Facilitating Event Storming
Domain-Driven Design modelling for Agile teams, Brandolini-style.
Published on 28 August 2013 by @mathiasverraes
Event Storming is a technique where you get the developers and the business stakeholders in a room, and visualize the
business processes. You do this using stickies with domain events and causality (such as commands), and end with drawing
boundaries for aggregates, bounded contexts and subdomains. It’s developed by Alberto Brandolini and is deeply rooted in
Domain Driven Design, and CQRS/ES.
I facilitated an Event Storming session with the team of Qandidate.com in Rotterdam. I’ve read an early draft of Alberto’s
paper on Event Storming, that inspired most of what I did. It was my first time doing this as a facilitator, so I’d thought
I’d share my notes. It’s just the raw material – I was going to process them into something more
readable first, but Jef Claes convinced me to just post them as is. So forgive me if they are vague; I promise I will blog about
Event Storming more later.
Despite my rookie mistakes (too much intervention, then too little) the whole thing went very well. The team was very
excited, they want to do it again with their founders. We also did a bit of context mapping for the legacy systems of
their parent company, but time ran out.
I think there are three main reasons for Model Storming:
- Discovering complexity early on, finding missing concepts, understanding the business process;
- Modelling or solving a specific problem in detail;
- Learning how to model and think about modelling.
- Hang the first sticky yourself (a tip from Alberto, works really well)
- Know when to step back. Don’t do the modelling, guide the modelling
- Ask questions:
- Is there something missing here? Why is there a gap?
- How does this make money?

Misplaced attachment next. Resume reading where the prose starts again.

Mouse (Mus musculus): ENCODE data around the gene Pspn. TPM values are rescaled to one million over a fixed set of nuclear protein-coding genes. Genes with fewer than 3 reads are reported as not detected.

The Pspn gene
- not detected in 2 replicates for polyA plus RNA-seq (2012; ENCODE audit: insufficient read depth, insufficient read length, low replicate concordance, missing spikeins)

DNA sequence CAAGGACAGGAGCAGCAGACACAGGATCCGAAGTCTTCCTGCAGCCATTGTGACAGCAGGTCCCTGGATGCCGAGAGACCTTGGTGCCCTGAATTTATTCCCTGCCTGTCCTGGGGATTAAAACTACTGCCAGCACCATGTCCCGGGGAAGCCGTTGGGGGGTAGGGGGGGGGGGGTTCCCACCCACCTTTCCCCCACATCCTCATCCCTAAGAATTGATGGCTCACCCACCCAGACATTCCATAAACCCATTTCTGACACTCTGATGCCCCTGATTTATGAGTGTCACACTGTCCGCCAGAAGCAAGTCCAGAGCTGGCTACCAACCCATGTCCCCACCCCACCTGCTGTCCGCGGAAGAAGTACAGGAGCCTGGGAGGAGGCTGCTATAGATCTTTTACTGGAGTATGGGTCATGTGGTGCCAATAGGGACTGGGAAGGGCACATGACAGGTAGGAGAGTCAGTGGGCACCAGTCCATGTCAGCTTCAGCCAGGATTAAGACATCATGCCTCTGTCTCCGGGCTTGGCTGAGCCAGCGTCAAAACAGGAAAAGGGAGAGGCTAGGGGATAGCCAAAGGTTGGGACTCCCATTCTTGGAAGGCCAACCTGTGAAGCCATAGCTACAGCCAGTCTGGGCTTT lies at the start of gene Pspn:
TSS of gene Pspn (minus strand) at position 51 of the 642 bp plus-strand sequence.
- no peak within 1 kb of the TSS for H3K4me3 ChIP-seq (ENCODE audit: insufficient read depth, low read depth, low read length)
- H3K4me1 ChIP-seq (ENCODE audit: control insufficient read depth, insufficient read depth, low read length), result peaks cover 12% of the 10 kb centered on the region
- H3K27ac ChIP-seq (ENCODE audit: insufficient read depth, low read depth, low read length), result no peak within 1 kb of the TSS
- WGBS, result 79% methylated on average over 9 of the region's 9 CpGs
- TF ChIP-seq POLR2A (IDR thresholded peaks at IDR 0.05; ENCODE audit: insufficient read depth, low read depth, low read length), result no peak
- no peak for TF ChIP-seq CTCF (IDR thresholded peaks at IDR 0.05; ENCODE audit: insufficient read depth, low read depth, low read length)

- How does the business evaluate that this is working? What are the targets, how will we know we’ve reached them?
- For whom is this event of importance (end user, business, tenant,…) ?
- I can’t see this particular role, or type of user, in this model. Should they be on here somewhere?
- Change the direction, e.g. start at the end of the flow, move back in time, then later start at the beginning and move forward.
- Interrupt long discussions. Visualise both opinions, and, very important: ask both parties if they feel their opinion is accurately represented.
- Timebox, using pomodoro’s (25 minutes). After each pomodoro, ask what is going well and what isn’t. It’s a good opportunity to move to the next phase (e.g. from adding events to adding causality, to drawing aggregate boundaries). You may want to move on even if you don’t feel the model is complete.
- Constantly move stickies to create room for hotspots.
- Hang red stickies with exclamation marks, question marks, or other notes, anywhere you feel there’s an issue.
- At the end, make a photo. Then tell them to throw the model away, and to do it over the next day. If possible in the presence of other stakeholders.
- I personally prefer sentence-style event names (“A product was added to a basket” vs “Product added to basket”). I believe this makes the business people feel more comfortable.
Follow @mathiasverraes on Twitter.